Typography is the art or process of setting and arranging typefaces to stylize the appearance. A font is another word for typeface. Did you know that Helvetica has 111 different styles? There are two basic categories fonts fit into. There are “serif” and “san serif” and the difference is very simple. One has decorative “feet” while the other doesn’t. “Sans” (a French word that means without) helps you remember which is which. San-serif type fonts are without the curls or small appendixes (feet) that we find at the end of each letter. Script fonts are much like penmanship or cursive writing. There are 90,000 typefaces available today, with over 455,000 unique individual font files, and 25,000 font families. That’s a lot of type!!
Fonts are aligned in four different ways. Flush left means the text is aligned along the left margin or gutter, also known as left-aligned or ragged right. Flush right, the text is aligned on the right margin, also known as right-aligned or ragged left. Justified text is aligned along both the left and right side margine and is also known as fully justified. The last type of alignment is centered – where the text is neither left nor right margin but an even gap on each side of the line.
We found a great link with infographics to teach you more about typography: http://tinyurl.com/cvz4rbk.
There are special fonts that are websafe and should be used to enable search-engine friendly browsers. Not all fonts are viewed the same on other people’s computer so it is wise to choose specific fonts for easier readability on the web.
Here is a list of common fonts to all versions of Windows and Mac computers: Arial, Comic Sans, Courier, Georgia, Impact, Lucida/Monaco, Palatino, Geneva, Times New Roman, Trebuchet, Verdana, Symbol, and Webdings/Zapf Dingbats.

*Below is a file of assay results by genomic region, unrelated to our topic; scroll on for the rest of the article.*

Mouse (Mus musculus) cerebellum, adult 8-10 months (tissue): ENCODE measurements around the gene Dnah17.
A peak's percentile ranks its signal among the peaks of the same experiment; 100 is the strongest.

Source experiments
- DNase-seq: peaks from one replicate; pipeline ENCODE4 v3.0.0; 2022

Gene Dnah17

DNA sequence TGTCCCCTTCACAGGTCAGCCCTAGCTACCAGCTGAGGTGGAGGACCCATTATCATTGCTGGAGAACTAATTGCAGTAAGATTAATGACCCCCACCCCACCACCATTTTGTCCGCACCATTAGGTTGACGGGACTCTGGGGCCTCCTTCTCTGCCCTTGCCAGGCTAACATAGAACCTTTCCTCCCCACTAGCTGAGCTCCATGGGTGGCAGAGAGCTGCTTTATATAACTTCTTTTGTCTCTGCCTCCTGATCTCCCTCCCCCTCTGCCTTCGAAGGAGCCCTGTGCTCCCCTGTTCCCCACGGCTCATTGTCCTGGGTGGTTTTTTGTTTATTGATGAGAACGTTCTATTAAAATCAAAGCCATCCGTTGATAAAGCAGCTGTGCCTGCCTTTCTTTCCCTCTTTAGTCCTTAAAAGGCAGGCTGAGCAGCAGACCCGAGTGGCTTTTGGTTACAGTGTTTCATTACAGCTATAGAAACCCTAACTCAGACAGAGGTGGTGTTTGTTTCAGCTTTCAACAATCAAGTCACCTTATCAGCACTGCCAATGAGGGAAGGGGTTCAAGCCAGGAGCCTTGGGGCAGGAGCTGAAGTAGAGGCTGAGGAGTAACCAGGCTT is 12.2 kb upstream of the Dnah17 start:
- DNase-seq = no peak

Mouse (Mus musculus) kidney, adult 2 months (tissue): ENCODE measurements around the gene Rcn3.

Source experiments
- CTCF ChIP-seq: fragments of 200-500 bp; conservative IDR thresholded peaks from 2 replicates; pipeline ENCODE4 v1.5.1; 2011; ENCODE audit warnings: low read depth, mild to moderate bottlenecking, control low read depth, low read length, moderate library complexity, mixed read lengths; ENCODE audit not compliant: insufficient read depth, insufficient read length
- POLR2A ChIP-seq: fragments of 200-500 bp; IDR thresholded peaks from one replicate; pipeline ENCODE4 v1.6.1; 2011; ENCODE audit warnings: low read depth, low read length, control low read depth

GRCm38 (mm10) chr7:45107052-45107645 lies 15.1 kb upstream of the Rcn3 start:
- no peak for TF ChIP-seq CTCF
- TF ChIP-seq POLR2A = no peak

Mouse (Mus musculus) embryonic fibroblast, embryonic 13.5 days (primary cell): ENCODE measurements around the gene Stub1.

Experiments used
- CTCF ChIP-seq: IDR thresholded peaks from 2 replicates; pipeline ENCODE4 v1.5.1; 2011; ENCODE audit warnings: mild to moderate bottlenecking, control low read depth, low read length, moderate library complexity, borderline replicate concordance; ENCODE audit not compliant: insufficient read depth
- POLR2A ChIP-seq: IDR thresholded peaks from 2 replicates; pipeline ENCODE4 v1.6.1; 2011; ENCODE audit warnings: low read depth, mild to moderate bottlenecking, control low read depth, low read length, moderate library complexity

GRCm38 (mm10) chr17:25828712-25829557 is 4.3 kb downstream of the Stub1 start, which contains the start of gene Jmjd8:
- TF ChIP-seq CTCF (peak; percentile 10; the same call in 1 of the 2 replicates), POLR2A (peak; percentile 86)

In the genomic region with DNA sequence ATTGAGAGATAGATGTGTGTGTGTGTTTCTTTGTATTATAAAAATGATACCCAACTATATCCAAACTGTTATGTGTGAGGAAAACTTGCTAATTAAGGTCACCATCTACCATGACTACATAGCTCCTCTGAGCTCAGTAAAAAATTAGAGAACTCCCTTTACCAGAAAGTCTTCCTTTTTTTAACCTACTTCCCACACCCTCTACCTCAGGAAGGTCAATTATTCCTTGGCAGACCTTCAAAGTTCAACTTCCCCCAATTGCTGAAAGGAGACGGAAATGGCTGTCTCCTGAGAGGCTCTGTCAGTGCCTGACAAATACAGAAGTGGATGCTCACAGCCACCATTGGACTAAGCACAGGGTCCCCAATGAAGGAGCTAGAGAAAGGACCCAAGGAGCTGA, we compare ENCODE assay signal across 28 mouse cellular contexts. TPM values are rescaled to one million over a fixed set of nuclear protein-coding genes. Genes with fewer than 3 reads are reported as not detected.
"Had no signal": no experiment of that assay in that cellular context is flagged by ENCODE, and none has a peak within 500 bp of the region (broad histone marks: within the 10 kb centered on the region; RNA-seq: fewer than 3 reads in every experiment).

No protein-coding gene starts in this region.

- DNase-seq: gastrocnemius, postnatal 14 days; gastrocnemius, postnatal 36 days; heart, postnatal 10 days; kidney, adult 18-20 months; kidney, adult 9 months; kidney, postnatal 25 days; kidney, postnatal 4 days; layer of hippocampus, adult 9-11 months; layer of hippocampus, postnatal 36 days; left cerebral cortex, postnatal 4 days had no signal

More Typography Facts!
- Leading is the space between lines of text and is measured from baseline to baseline. Leading is important when setting paragraphs because it influences the readability of the text.
- Tracking and Kerning refer to the adjustment of space between type. Tracking is the adjustment of a group of letters (or a word). Kerning refers to the space between individual letters.
- Columns are used when shorter lines of text are needed to help break up a large space so they are easier to read. A general rule is to have no more than 50-60 characters on each line. This is a standard number depending on the project.
- Too many type faces is not a good thing. Try to limit each design piece to 2 or 3 type faces and styles. This usually means the header should be one bold, standout font and the body copy should be another. Subheads should be smaller than headline but bolder than the body copy.
- The last piece of advice on Typography – If you can’t design typefaces to be visually pleasing, hire an expert!